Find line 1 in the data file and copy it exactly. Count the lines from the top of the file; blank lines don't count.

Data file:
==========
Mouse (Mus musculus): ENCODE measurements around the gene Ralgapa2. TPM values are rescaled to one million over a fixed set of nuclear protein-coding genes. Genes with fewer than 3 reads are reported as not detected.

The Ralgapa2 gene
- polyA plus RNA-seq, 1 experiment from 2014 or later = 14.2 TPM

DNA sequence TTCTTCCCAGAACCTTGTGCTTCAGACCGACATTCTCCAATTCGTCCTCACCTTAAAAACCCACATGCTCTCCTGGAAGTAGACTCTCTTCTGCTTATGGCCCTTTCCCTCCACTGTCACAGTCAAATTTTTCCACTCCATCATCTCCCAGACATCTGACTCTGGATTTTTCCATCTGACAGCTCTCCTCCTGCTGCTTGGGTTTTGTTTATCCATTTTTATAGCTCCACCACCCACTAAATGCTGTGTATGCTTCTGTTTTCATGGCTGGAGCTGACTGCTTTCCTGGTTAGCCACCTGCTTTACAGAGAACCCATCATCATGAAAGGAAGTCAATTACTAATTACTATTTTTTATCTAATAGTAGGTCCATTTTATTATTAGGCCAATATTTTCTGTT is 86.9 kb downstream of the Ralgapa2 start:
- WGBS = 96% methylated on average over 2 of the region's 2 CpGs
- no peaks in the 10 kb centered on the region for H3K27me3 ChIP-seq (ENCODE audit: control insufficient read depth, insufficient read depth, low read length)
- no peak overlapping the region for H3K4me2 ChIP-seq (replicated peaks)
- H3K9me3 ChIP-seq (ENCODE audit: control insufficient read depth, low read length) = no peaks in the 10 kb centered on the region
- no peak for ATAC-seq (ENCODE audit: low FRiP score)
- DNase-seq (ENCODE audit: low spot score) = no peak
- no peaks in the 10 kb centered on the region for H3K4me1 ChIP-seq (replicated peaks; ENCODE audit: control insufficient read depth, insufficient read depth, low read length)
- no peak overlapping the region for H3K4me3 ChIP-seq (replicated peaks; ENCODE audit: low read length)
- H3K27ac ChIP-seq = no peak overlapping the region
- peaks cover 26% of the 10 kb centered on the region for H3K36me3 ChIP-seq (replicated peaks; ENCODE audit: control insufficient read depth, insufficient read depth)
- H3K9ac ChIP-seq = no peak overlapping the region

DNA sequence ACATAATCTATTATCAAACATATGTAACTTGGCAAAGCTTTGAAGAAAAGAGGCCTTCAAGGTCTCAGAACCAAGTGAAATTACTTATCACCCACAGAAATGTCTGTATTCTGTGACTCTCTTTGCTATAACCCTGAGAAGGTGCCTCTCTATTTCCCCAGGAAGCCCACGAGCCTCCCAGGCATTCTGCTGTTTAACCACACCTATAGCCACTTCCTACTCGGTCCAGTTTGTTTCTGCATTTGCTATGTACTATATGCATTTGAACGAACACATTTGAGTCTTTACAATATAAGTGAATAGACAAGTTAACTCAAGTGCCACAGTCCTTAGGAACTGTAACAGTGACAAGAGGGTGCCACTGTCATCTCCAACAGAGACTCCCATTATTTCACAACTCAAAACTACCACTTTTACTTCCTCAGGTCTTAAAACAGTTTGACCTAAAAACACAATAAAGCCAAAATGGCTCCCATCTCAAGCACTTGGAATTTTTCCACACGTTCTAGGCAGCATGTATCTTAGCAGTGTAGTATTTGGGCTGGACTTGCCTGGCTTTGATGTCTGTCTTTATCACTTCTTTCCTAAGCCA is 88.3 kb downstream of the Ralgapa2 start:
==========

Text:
Mouse (Mus musculus): ENCODE measurements around the gene Ralgapa2. TPM values are rescaled to one million over a fixed set of nuclear protein-coding genes. Genes with fewer than 3 reads are reported as not detected.